Dr. King gave his life to the cause of civil rights from the mid-1950s to 1968, when he was assassinated in Memphis, Tennessee. He led the Southern Christian Leadership Conference with the goal of desegregating society. Dr. King’s speeches and writings decry racism. While progress is being made, there is still a disconnect between Dr. King’s call for racial justice and actions across this country, including in Western Pennsylvania churches and communities. Implicit bias -- unconscious racism -- is a reality that perpetuates that disconnect.

In an effort to better understand the depths of racism that generally aren't seen by whites, the WPAUMC staff and leaders read Witnessing Whiteness: The Need to Talk About Race And How to Do It, and then had workshops with the author, Dr. Shelly Tochluk.  Later some interested staff members decided to continue the effort, reading other books on racism and exploring their perceptions during lunch-hour discussions. Some of their impressions are being shared through weekly blog posts beginning with Martin Luther King weekend and running through February, which is Black History Month. Read them at wpaumc.org/DiversityBlogs.

Tochluk  became dedicated to confronting issues of race through her experience as a white member of UCLA’s All-American Track and Field 4x400
meter relay team and her inner city teaching experiences. Her book touches on the effectiveness of AWARE groups for whites in Los Angeles. 

Kane District Superintendent Pat Lenox said reading Tochluk’s book became a catalyst for him to change and grow by looking at life through an anti-racist
lens.

“I had never read an extended dissertation about what White Culture is. It is so easy to think that because I have grown up always doing things certain ways that those ways are normative for everyone. Dr. Tochluk’s book peeled back layers, revealing more of what White Culture is and that it is not necessarily the norm. It is simply White Culture, not necessarily right or the best way to be or do,” Lenox said.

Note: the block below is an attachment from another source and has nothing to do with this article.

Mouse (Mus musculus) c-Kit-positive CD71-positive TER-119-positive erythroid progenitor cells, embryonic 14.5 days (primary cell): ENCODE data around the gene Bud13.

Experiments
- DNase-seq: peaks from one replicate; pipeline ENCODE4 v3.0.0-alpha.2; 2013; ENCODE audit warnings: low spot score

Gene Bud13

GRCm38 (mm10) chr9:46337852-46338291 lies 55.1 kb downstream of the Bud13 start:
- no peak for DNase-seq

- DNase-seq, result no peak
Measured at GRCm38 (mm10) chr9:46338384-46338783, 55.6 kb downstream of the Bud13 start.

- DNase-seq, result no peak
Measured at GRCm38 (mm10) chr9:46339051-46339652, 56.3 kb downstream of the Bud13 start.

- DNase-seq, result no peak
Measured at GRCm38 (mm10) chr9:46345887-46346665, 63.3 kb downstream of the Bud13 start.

Other cultures should be valued and appreciated; those of the dominant culture must be exceedingly careful not to misuse their position to hold back or hurt those from other cultures, he added. Many times there is no intention to harm, but often that is the result.

“Being a white male, I see more than ever the great amount of privilege and opportunities that come to me simply because of my gender, skin color and
height,” Lenox said.

Our world is becoming more diverse and to be the church of all God’s people, we must dismantle racism. An achievable goal is to educate ourselves and find ways to have meaningful conversations about race and implicit bias. Then we can move beyond feelings of recrimination, self-doubt, fear and pain.

Here are some ways to take action. 
  • Invite the Conference Anti-Racism Team for a workshop. Email Bob Wilson at a49always@gmail.com.
  •  Start a conversation about how issues related to race are portrayed in the media.
  • Pay attention to your surroundings. Many people of color are painfully aware of racist micro-aggressions. For example, if you see an elderly African American ignored while white patrons are served first in a restaurant, speak up.
  • Go to an ethnic neighborhood and support the businesses there.
  • Post your support of dismantling racism in social media.
For more information and ideas, visit wpaumc/diversity.